With that, Mad Libs sold ________[adv.], like hotcakes. A friend, Larry Sloan, joined the partners in the early 1960s to form Price Stern Sloan.

Leonard Bernard Stern was born in Manhattan on Dec. 23, 1922, and studied at New York University.

After an early marriage that ended in divorce, he wed Gloria Stroock, an actress. She survives him, as do their children, Michael and Kate Stern; two grandchildren; and a great-grandchild. Mr. Price died in 1990.

Mr. Stern was a creator or co-creator of several television series, including “I’m Dickens, He’s Fenster,” “Run Buddy Run” and “He & She.”

He also created, directed and wrote for the hit Rock Hudson-Susan Saint James series, “McMillan & ________[noun].”

What Are Your Favorite Books From Childhood?

Friday, September 17th, 2010

Over the years here at Chinaberry, I’ve grabbed the last copy of many books when they went out of print or when we take them out of the catalog to make room for new ones. Little by little, this accumulation of books has grown to nearly 20 boxes in our warehouse. We call them “Ann’s Grandma Boxes” (for when there might be a grandchild or two to give them to) and going through them every once in a while is a sweet walk down memory lane.

Reading to my children was one of the highlights of my life, not just as a parent, but as a human being. I remember those books more than the ones I grew up with, and there’s a good story about my book experiences as a child.

I was a handful of a kid. Apparently I never stopped moving. And since my birthday fell in mid-October, I had to wait an extra year before entering Kindergarten. I can’t even imagine my mother’s relief when naptime finally rolled around, but needless to say, it was always too soon for me! The only way she could get me to settle down was to lie on the bed with me and read a picture book — one of only several that we owned. Being read to always worked like magic and within minutes, I was sound asleep. The thing is, to this day, it takes a lot to keep me awake when I read a book because (I’m assuming) the opening of a book signals some part of my brain that it is now time to sleep. Naptime (not even bedtime) was the only time I was read to. Oh wait. There was a Golden Christmas Carol book in the house that I would grab when I saw my father arrive home from work. In the dead of summer, no less. Dragging him immediately to his easy chair (not even giving him a chance to settle in), plopping on his lap, and singing our way through the book was my idea of heaven. The neighbors were probably shaking their heads at the strains of “Silent Night” coming from our house in July.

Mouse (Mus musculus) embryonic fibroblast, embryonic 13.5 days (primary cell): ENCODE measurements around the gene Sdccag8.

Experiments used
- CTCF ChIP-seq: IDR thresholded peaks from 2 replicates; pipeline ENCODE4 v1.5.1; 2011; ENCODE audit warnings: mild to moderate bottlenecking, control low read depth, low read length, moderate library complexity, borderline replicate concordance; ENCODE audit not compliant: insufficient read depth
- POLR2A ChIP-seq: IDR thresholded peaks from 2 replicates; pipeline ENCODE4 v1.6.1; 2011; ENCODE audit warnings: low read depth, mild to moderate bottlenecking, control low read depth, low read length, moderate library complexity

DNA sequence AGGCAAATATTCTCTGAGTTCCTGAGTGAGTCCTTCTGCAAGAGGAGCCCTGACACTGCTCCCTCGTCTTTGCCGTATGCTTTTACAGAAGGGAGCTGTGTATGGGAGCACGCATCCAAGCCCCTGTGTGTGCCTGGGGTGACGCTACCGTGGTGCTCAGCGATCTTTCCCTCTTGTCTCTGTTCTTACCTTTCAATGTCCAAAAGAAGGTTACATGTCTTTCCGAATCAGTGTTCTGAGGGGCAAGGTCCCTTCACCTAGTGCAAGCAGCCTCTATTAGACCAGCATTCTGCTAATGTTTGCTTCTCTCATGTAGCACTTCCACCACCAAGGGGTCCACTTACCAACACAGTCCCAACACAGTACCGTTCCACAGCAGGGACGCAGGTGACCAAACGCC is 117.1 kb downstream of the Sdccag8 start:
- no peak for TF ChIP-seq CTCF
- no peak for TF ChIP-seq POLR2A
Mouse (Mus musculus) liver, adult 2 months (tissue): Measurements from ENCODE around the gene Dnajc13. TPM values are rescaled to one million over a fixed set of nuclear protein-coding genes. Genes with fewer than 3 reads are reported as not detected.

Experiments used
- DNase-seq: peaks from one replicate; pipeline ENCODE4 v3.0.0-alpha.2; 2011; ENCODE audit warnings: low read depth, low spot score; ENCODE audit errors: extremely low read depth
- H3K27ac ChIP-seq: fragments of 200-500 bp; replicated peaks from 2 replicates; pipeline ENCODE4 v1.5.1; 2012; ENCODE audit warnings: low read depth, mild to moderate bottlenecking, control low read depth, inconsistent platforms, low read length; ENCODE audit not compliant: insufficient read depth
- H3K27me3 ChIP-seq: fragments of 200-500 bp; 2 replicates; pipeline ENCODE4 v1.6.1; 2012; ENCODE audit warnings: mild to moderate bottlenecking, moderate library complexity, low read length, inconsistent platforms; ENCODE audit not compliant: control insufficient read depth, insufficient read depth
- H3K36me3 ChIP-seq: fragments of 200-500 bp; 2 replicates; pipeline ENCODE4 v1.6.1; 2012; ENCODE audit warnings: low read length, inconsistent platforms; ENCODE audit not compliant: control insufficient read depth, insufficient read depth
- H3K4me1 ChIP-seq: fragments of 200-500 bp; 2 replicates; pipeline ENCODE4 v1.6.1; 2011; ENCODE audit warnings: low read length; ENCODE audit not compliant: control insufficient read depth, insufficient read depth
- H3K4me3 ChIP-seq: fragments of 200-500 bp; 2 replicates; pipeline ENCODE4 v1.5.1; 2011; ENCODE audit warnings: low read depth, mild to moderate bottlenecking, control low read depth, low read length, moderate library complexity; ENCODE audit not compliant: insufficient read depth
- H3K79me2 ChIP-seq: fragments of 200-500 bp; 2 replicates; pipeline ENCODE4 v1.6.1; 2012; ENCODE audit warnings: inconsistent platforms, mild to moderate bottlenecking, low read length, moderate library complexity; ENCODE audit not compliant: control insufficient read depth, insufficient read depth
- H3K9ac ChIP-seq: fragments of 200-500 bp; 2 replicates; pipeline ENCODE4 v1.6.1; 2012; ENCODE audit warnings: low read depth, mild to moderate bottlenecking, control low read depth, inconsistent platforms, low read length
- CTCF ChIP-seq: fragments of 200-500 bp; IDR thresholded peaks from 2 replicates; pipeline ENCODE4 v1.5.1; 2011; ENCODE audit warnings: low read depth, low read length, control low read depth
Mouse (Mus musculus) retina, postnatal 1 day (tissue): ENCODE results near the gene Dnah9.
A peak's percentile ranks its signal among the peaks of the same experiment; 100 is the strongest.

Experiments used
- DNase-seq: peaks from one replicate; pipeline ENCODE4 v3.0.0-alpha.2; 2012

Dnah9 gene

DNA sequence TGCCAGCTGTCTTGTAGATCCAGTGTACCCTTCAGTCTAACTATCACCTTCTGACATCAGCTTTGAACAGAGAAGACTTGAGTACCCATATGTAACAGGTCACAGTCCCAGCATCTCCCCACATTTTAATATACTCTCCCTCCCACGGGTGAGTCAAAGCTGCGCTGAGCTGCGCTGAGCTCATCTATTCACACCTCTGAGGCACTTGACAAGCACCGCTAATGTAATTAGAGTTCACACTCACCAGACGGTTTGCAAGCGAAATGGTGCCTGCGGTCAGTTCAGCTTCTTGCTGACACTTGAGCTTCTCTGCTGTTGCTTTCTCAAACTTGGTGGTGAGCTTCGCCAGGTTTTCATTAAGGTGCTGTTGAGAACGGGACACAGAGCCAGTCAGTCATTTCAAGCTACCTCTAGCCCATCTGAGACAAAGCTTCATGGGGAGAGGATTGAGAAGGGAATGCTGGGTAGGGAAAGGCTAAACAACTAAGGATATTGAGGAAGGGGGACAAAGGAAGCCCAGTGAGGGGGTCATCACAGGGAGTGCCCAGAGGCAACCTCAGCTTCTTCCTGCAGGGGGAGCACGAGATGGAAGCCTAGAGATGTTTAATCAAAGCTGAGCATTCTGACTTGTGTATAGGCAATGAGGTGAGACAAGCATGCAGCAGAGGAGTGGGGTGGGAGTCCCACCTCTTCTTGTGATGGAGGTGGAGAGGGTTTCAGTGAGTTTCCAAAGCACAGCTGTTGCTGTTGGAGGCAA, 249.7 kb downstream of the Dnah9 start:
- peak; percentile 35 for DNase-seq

I suppose it’s strange that the founder of a company that has become known for its discerning selection of children’s books for 28 years was seldom read to as a child. Go figure. But just remembering some of those sweet and sleepy times made me think it might be fun for others to pipe in with their favorite books from childhood and the early reading years. So…let’s hear ‘em! I’ll bet you anything you’ll find some old (book) friends you’d forgotten about when you read others’ lists.
Have fun!

Ann